And finally, there’s just one more thing I feel I should say about this subject…and I know some people probably won’t like it, and that it might spark a terrible argument of some kind. But at the risk of sounding confrontational, I think that if you don’t have a daily devotional relationship with what you consider to be a personal God or Goddess, then you can’t really be a priest or priestess of any kind. This not only precludes Pagans who are more concerned with magic than they are with worship; it also precludes atheists and agnostics by definition. Now this isn’t really an issue when it comes to most atheists, but there are some non-theistic spiritual paths in which the term “priest” is used (e.g., the Church of Satan). Again, this isn’t to say that the leaders of such movements can’t be good, valid, or authentic in their own unique ways; I think the 14th Dalai Llama, for instance, is one of the holiest people walking the Earth today. But I wouldn’t call him a “priest,” and since he’s an agnostic, I think he’d probably agree with my assessment. You don’t have to believe in any Gods to be a magician, a mystic, an occultist or a witch, but I personally think you have to believe in Gods to be a priest or priestess. Naturally, I expect that many other people will disagree this statement, and they’re certainly entitled to do so. Like I said above, anybody can use the word “priest” in any way they like outside of LV-426; we can’t stop them, and we don’t care to try. But that doesn’t mean we have to accept their definitions, either. That’s just my opinion, so take from it what you will.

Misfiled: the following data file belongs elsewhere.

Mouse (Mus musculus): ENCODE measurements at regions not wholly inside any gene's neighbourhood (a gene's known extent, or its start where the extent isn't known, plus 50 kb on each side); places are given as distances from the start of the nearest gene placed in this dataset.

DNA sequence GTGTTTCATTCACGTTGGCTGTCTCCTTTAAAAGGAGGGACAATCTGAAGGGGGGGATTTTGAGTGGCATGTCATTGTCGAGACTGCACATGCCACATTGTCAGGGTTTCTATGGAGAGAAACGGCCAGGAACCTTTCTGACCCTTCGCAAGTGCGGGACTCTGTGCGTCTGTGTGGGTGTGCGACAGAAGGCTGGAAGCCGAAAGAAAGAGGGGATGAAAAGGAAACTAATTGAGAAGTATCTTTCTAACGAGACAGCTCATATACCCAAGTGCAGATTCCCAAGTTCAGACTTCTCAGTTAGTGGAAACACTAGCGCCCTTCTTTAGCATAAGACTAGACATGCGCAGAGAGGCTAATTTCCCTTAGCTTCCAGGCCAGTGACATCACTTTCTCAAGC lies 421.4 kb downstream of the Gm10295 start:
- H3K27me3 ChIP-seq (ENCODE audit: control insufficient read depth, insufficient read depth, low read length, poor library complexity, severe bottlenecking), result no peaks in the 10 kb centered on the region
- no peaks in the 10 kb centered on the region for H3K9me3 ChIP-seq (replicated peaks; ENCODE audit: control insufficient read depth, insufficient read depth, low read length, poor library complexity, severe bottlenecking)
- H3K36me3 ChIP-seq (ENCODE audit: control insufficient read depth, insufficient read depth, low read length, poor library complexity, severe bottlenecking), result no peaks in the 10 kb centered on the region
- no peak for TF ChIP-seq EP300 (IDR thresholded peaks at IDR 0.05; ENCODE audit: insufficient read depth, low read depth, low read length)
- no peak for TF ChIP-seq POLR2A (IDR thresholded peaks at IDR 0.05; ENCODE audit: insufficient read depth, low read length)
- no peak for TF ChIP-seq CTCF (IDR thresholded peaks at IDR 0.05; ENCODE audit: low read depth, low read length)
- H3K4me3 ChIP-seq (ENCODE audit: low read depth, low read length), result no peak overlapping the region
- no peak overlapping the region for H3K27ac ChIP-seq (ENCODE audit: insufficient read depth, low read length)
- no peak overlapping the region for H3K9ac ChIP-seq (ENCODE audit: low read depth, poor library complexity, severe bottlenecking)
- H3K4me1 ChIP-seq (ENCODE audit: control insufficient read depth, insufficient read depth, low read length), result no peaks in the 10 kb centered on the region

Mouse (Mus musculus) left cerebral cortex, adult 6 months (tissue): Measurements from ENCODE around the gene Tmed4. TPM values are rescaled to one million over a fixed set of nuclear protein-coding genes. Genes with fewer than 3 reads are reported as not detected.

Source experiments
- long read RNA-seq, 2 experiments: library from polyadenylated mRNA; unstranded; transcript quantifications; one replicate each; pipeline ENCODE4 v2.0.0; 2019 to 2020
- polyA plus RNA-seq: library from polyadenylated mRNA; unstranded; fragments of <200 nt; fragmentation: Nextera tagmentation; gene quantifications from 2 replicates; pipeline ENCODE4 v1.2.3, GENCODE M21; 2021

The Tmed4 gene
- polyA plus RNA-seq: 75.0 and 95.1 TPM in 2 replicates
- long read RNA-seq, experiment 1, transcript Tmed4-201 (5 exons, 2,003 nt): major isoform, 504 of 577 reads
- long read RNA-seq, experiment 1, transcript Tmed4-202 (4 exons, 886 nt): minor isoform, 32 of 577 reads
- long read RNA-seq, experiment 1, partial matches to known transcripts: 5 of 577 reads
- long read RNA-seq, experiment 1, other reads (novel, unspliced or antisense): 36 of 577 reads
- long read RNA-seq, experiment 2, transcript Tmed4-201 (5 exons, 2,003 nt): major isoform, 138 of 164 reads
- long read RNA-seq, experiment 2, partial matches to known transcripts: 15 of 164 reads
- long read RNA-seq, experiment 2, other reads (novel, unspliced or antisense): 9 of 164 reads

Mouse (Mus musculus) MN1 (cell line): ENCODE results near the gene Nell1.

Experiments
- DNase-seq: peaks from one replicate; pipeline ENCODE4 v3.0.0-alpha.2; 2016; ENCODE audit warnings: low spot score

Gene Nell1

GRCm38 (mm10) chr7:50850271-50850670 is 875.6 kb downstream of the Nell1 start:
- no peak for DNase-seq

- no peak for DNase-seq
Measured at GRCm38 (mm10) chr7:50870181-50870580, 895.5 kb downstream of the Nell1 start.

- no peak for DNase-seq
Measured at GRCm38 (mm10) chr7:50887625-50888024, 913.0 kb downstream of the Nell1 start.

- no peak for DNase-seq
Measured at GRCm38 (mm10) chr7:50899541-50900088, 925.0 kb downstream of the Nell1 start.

4 responses to “More On the Concept of Priesthood

  1. Rev. Dragon's Eye March 24, 2015 at 4:08 pm


    There are quite a few “atheist priests” (or, be they ministers) on a few other so-net groups I am a member of. I sometimes look quizzically at that idea, but there again – to each his/her own.


    • G. B. Marian March 25, 2015 at 6:32 am